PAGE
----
I recently watched “American Underdog: The Kurt Warner Story.”
Kirk Warner’s big break came at the unfortunate break of another. I remember the night well as I was a St. Louis Rams fan. We had so much promise for the season with our new quarterback Trent Green. The offense was doing great things in the pre-season. I remember my heart sinking as I watched Trent stay down on the turf after the play. What would happen to the season? My previous experience as a fan was shouting, “here we go, same old losing Rams again this year.”
Coach Vermeil got up in a press conference the next day and said the show must go on. We will be putting our faith in Kurt Warner, an unproven and inexperienced NFL player. Although the NFL world questioned the move, the coaches knew that their next leader on the field was ready.
Kurt Warner went on to lead that team to a Super Bowl championship that year. The team was known as “The Greatest Show on Turf”
This story would have never happened if the Rams had not decided to give Kurt a chance in the first place and if they wouldn’t have taken the time to give him the developmental reps in practice that prepared him to step in and lead. The focus on development and overall team culture allowed the Rams to succeed in that year.
As business owners and leaders, we can take many lessons from this story.
But the big idea here is that we need to be more intentional about developing the talent of our teams and leaders, so they are ready to step in as the inevitable transitions take place. Too many of us tend to look at development as a cost as it does have an impact on both time and finances. However, we need to look at development not as a cost, but rather an investment into the value of the organization.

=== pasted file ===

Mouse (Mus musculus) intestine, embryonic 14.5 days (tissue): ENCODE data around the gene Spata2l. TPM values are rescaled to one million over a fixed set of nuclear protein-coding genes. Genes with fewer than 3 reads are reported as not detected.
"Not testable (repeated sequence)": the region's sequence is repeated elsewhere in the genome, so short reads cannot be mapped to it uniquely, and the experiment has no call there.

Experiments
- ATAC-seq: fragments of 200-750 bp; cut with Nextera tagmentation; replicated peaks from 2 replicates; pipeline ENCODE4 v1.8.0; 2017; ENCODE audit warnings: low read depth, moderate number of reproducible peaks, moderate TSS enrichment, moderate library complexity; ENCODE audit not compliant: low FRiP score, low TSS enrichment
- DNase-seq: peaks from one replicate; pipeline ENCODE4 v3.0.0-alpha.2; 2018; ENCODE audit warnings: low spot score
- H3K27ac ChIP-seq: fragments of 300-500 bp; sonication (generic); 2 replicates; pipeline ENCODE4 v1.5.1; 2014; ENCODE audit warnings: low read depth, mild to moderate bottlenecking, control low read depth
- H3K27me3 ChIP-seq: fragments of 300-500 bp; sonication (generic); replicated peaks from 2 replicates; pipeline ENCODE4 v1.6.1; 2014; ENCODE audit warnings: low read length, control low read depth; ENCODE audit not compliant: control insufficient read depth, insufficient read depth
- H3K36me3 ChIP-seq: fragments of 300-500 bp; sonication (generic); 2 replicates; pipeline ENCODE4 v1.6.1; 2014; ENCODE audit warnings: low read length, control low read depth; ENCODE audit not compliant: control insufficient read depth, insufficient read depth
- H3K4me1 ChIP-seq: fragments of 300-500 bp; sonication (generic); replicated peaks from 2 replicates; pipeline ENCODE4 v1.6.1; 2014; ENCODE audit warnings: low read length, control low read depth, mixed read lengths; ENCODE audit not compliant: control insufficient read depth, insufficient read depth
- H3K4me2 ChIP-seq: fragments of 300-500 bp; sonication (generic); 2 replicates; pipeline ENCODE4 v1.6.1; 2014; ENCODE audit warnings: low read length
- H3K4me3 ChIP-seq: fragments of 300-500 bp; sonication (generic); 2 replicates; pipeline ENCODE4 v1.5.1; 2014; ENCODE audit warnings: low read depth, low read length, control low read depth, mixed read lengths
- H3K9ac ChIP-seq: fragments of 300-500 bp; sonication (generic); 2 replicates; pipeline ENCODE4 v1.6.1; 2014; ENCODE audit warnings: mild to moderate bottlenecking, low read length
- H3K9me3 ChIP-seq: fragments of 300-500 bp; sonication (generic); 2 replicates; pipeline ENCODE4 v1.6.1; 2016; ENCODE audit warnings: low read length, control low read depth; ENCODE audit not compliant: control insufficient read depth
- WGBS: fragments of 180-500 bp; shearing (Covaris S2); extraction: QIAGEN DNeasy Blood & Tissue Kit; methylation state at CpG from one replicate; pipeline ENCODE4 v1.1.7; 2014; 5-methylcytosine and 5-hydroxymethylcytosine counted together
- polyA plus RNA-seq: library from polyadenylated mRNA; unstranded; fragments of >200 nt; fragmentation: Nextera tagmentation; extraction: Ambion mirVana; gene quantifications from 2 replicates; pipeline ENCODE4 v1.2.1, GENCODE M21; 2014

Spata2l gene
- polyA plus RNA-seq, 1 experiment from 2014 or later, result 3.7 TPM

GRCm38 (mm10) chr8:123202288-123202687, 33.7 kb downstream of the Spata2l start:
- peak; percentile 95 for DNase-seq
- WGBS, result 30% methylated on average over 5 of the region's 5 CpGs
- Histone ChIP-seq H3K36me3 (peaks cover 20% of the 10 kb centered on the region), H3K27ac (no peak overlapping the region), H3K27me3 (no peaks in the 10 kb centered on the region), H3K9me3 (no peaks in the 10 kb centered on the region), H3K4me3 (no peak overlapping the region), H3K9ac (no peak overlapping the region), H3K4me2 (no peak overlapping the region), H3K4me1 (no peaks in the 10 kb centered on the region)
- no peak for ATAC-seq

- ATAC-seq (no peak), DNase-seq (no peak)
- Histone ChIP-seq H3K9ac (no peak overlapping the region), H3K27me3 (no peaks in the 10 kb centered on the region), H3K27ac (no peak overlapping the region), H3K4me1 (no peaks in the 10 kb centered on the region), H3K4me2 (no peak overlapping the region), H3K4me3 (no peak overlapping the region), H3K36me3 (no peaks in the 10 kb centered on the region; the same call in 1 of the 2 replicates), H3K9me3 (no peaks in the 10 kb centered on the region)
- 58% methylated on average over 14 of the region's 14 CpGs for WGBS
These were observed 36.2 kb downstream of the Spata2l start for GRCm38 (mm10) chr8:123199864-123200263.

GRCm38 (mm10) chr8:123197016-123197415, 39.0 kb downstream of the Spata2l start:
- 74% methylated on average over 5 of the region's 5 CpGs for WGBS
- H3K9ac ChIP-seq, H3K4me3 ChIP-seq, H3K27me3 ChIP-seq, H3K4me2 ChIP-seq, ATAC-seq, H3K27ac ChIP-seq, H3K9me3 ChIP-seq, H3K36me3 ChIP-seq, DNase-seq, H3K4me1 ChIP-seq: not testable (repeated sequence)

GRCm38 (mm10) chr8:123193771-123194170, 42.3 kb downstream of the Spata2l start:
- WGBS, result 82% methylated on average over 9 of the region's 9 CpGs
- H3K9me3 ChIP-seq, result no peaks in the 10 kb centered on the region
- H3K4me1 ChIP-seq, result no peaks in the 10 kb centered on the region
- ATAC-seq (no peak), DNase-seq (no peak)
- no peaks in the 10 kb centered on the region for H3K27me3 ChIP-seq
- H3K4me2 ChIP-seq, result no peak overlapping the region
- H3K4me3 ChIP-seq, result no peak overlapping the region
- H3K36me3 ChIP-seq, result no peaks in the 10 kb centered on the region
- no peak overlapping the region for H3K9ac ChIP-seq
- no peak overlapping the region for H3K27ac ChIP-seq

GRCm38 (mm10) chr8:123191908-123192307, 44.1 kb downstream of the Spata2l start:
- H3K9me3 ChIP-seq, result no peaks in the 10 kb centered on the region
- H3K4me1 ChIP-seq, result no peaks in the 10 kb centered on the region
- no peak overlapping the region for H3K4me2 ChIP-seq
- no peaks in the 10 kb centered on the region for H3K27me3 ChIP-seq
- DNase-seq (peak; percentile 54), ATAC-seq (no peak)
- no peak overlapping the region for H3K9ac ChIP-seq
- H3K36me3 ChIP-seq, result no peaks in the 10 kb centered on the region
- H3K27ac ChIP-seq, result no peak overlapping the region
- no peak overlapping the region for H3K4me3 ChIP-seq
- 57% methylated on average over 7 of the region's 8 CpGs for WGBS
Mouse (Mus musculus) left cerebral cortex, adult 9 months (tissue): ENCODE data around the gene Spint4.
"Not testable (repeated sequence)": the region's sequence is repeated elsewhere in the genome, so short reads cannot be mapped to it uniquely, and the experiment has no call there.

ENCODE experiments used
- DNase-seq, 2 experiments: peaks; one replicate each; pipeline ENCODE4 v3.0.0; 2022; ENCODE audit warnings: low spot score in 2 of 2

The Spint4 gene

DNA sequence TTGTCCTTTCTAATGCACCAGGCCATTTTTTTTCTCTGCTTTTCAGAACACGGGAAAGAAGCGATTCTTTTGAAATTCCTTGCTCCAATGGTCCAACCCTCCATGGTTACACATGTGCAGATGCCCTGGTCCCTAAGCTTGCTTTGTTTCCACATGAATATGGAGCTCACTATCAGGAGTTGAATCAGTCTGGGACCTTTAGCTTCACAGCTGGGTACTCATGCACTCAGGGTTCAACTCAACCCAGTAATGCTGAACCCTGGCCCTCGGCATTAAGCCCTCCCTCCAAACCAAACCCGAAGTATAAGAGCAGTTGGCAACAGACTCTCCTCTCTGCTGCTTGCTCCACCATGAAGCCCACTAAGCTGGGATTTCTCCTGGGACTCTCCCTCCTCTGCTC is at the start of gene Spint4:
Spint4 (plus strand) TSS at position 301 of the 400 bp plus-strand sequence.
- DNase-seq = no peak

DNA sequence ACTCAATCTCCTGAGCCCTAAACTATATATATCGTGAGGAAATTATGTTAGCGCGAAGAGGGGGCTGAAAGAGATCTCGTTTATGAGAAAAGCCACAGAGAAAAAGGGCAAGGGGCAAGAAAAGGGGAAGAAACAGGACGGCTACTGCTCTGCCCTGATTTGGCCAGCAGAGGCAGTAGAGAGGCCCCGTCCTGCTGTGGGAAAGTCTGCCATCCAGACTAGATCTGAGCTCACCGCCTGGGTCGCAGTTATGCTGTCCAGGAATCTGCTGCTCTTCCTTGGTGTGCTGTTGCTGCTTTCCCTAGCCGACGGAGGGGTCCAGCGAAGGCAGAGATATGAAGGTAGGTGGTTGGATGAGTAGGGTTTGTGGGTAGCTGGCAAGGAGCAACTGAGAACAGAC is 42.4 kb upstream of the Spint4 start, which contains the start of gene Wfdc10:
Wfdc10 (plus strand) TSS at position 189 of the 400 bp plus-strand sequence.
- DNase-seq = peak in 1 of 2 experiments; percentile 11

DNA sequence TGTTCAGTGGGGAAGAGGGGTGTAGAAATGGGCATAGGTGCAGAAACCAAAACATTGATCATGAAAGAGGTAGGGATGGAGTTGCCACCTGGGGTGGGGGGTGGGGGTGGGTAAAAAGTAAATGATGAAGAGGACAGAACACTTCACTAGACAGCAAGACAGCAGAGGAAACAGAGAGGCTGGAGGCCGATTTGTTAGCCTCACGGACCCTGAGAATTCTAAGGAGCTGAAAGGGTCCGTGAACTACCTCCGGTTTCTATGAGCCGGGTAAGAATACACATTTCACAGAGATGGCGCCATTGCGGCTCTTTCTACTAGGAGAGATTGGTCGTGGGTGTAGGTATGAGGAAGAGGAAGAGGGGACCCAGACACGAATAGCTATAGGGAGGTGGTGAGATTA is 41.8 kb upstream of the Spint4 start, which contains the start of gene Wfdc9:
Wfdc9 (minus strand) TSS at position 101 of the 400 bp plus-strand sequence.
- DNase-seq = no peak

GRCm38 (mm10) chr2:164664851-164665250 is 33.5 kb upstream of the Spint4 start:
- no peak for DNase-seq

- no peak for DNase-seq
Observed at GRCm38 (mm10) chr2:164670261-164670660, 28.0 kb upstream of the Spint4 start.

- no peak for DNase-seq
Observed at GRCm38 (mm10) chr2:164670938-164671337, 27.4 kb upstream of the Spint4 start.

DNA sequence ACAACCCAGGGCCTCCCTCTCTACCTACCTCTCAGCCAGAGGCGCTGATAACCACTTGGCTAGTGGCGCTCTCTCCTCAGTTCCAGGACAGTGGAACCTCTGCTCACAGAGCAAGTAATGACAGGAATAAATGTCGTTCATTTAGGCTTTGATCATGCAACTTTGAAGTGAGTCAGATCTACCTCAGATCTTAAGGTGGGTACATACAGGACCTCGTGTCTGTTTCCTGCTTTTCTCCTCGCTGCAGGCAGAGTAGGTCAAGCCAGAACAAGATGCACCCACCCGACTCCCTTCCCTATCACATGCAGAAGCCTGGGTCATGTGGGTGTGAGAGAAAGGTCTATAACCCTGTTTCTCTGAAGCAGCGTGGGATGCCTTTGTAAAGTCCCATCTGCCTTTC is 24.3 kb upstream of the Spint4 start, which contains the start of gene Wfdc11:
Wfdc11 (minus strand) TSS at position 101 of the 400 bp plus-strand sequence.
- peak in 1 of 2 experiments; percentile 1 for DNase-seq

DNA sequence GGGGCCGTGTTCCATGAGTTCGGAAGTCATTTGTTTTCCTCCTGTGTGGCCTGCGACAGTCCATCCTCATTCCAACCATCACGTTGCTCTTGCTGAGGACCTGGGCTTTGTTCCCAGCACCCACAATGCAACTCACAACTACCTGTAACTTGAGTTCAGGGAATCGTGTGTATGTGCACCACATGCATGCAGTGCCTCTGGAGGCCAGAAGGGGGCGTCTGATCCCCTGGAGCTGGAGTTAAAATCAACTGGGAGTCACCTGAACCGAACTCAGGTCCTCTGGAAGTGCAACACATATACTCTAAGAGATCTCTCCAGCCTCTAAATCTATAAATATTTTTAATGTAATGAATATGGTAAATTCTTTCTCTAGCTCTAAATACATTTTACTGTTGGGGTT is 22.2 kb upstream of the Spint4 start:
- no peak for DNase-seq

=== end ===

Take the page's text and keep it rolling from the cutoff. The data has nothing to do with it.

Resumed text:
One of the main drivers in the valuation of a company is the consistency of the team and the pipeline of capable leaders. No investor desires to acquire a company that may not be able to continue forward effectively once ownership begins to walk out the door.
Attorney, Patrick Sweeney, a specialist in mergers and acquisitions was recently interviewed for an article in the St. Louis Business Journal (September 17-23, 2021). When asked about noteworthy trends developing, he responded that “employee retention and smooth employee transition” are driving buying decisions. The cost of talent acquisition is very high and companies that show positive culture through great development programs are increasing their perceived worth with the investors looking for great additions to their portfolio.
If you are looking to grow the value of your business for any reason, there has never been a better time to look internally with your investments by focusing on the growth of the current employee base first.